When you think ASP, think...
Recent Articles
All Articles
ASP.NET Articles
ASPFAQs.com
Message Board
Related Web Technologies
User Tips!
Coding Tips
Search

Sections:
Book Reviews
Sample Chapters
Commonly Asked Message Board Questions
JavaScript Tutorials
MSDN Communities Hub
Official Docs
Security
Stump the SQL Guru!
Web Hosts
XML
Information:
Advertise
Feedback
Author an Article

ASP ASP.NET ASP FAQs Message Board Feedback
 
Print this Page!
Published: Wednesday, April 20, 2005

An Update on Prompting a User to Save When Leaving an ASP.NET Page

By Scott Mitchell


Introduction


Several months ago I wrote an article here on 4Guys titled Using ASP.NET to Prompt a User to Save When Leaving a Page, which, as its name implies, provides a technique for alerting a user when they're about to leave a Web page that has "unsaved" data. Specifically, the article looked at using the onbeforeunload client-side event, which fires whenever a Web page is being exited, be it through the user closing the browser window, clicking on a bookmark, clicking on a link in the Web page, or any other task that would cause the Web page to unload.

With some clever client-side programming you can use onbeforeunload to display a modal dialog box whenever the user is about to leave a page whose content they have changed but have yet to save the changes. This is an especially handy technique for applications that will be used by people who are not Web-savvy users, and might not realize that they need to click some sort of Save button in order to save the changes they made.

Over the months since the original article's publication I have received a number of questions from interested readers. In this article I plan on addressing the two most popular questions: dealing with auto-postback Web controls (such as DropDownLists or CheckBoxes with their AutoPostBack property set to True); and how to prevent "Unspecified error" script errors that can creep up depending on how, exactly, the page was unloaded. Read on to learn more!

- continued -

A Quick Summary of the Prompting Technique


If you've not yet read the article Using ASP.NET to Prompt a User to Save When Leaving a Page I'd encourage you to do so now, along with the article Prompting a User to Save When Leaving a Page. The Prompting a User to Save When Leaving a Page article introduces the onbeforeunload event and examines how to utilize it to prompt the user when exiting a page. The article Using ASP.NET to Prompt a User to Save When Leaving a Page illustrates how to apply this technique to an ASP.NET page and covers issues and workarounds that certain ASP.NET controls, such as LinkButtons, raise.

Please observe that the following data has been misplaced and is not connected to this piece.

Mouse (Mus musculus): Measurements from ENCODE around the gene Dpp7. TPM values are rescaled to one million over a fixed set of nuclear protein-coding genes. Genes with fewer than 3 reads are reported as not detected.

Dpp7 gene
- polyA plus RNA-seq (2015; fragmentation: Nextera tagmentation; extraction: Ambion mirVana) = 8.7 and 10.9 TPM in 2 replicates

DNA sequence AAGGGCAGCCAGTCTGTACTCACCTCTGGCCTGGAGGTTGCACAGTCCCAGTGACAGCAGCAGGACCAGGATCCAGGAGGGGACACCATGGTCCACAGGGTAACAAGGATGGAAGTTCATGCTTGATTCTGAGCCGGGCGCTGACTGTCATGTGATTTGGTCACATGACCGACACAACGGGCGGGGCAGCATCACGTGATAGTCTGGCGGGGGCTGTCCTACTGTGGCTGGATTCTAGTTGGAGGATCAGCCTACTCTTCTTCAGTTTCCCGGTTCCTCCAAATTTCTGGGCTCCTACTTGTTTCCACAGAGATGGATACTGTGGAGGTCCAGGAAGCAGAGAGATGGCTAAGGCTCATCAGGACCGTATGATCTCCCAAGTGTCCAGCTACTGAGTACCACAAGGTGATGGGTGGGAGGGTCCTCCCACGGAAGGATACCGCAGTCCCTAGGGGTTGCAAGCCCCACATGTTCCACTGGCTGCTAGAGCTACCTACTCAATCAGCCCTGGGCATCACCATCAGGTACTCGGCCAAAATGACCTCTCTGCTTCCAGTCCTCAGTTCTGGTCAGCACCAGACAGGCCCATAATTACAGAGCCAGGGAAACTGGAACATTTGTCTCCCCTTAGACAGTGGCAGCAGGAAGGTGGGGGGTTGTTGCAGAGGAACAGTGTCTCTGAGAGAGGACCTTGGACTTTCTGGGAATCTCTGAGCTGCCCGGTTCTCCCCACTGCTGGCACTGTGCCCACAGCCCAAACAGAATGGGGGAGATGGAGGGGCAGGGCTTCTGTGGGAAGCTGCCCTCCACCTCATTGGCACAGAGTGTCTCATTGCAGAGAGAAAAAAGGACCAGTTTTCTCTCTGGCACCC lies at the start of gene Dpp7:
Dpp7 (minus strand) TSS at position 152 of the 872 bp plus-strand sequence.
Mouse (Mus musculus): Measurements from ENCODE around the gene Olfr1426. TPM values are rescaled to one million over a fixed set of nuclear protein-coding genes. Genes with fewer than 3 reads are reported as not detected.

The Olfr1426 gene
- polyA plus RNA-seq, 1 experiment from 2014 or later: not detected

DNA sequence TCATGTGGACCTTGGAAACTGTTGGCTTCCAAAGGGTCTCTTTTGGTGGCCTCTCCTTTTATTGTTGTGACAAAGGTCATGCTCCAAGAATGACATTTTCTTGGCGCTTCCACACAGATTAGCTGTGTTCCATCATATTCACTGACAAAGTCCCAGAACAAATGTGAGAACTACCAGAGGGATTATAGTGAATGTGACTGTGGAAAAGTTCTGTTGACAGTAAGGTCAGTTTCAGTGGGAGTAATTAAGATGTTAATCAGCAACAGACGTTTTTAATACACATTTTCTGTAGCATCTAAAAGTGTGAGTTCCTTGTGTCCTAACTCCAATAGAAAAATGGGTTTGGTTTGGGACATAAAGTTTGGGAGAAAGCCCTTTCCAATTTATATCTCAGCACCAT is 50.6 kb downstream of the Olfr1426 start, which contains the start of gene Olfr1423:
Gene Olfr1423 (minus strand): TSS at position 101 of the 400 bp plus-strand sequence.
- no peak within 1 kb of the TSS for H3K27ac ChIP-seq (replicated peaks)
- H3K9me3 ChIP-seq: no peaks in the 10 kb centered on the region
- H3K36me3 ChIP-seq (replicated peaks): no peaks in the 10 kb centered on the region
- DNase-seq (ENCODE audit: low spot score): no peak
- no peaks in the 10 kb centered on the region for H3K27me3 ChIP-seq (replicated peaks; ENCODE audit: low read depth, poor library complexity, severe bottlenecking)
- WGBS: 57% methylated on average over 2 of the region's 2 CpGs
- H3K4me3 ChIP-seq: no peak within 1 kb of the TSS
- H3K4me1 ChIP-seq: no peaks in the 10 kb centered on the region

The basic premise for the two previous articles was that we had a Web page with various data-entry fields that contained existing data the user had entered. In addition to the data-entry fields, there was some sort of "Save" button at the bottom of the page. The workflow for this page would be as follows: if the user wanted to change some data, they'd visit this page, update the appropriate data-entry fields, and click the Save button. The aim of the previous articles was to examine a means to prevent the user from visiting the page, making some changes to the data-entry fields, then accidentally leaving the page prior to saving those changes. In order to help prevent mistakenly leaving a page before saving, the previous articles illustrate how to have the user prompted with a modal dialog box upon leaving a page with changed data-entry values.

To quickly summarize, the prompting technique works via the client-side onbeforeunload event, which, in modern browsers, fires immediately prior to the document unloading. To actually prompt upon exit you need to wire up this event to an event handler. If the event handler returns a string, that string is displayed in a modal dialog box, like the one shown to the right. This dialog box informs the user that they are about to leave the page and presents two buttons, OK and Cancel. The user can click Cancel to stay on the current page (thereby giving them an opportunity to save the unsaved data, if needed), or can click OK to continue exiting the page.

Of course we don't want this dialog box to popup every time the user leaves a page. Rather, we only want the user to be prompted if they are leaving the page after they had changed the values of one or more input fields on the page without clicking the Save button to commit their changes. To accommodate this, client-side script is used to record the initial values of those input fields that need to be monitored. In the onbeforeunload event handler these initial values are compared against the current values. If there are any discrepancies, a string is returned, thereby displaying the prompt to the end user. The article Using ASP.NET to Prompt a User to Save When Leaving a Page introduced a base class for ASP.NET code-behind classes that contained methods to mark particular input Web controls for being monitored, as well as indicating that particular Web controls should not cause a prompt when they induce a postback (such as the Save button itself).

Suppressing the Prompt for Button Web Controls